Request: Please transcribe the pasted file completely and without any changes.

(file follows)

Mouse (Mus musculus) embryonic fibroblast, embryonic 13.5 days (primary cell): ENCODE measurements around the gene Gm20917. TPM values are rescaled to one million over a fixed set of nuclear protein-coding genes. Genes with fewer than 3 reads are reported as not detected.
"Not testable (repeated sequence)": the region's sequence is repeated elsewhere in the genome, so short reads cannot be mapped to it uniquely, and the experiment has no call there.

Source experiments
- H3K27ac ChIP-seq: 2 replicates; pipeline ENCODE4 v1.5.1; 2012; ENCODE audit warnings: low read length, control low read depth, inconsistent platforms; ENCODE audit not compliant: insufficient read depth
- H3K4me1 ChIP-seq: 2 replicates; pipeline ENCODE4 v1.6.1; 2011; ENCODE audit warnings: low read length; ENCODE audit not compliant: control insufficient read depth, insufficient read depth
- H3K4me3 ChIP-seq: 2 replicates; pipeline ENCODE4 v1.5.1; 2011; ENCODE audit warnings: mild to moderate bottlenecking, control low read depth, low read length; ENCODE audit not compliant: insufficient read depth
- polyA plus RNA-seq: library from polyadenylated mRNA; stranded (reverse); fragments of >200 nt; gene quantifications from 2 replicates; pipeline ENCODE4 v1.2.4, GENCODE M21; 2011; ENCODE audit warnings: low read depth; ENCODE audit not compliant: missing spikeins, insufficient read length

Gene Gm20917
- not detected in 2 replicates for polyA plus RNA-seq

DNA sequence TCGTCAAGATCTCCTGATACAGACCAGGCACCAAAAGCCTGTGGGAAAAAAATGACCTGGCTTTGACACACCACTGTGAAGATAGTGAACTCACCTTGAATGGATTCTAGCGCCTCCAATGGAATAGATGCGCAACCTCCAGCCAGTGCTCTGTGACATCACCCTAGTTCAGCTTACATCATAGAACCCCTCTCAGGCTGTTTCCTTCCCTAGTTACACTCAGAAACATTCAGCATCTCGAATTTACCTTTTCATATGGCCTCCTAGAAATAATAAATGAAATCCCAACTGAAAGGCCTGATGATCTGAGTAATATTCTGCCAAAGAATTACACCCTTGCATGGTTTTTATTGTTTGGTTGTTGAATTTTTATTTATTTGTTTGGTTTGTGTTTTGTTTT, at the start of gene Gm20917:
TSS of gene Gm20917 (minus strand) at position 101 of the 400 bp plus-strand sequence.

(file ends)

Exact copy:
Mouse (Mus musculus) embryonic fibroblast, embryonic 13.5 days (primary cell): ENCODE measurements around the gene Gm20917. TPM values are rescaled to one million over a fixed set of nuclear protein-coding genes. Genes with fewer than 3 reads are reported as not detected.
"Not testable (repeated sequence)": the region's sequence is repeated elsewhere in the genome, so short reads cannot be mapped to it uniquely, and the experiment has no call there.

Source experiments
- H3K27ac ChIP-seq: 2 replicates; pipeline ENCODE4 v1.5.1; 2012; ENCODE audit warnings: low read length, control low read depth, inconsistent platforms; ENCODE audit not compliant: insufficient read depth
- H3K4me1 ChIP-seq: 2 replicates; pipeline ENCODE4 v1.6.1; 2011; ENCODE audit warnings: low read length; ENCODE audit not compliant: control insufficient read depth, insufficient read depth
- H3K4me3 ChIP-seq: 2 replicates; pipeline ENCODE4 v1.5.1; 2011; ENCODE audit warnings: mild to moderate bottlenecking, control low read depth, low read length; ENCODE audit not compliant: insufficient read depth
- polyA plus RNA-seq: library from polyadenylated mRNA; stranded (reverse); fragments of >200 nt; gene quantifications from 2 replicates; pipeline ENCODE4 v1.2.4, GENCODE M21; 2011; ENCODE audit warnings: low read depth; ENCODE audit not compliant: missing spikeins, insufficient read length

Gene Gm20917
- not detected in 2 replicates for polyA plus RNA-seq

DNA sequence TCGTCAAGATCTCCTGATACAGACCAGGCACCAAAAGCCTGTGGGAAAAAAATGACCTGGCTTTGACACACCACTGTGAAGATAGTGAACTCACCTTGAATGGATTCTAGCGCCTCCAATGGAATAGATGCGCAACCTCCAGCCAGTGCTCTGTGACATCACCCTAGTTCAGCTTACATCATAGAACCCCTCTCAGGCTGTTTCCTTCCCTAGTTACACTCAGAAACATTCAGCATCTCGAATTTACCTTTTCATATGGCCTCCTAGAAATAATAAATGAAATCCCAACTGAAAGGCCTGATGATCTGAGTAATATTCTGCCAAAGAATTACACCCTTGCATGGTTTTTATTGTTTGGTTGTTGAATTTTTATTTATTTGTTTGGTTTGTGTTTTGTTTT, at the start of gene Gm20917:
TSS of gene Gm20917 (minus strand) at position 101 of the 400 bp plus-strand sequence.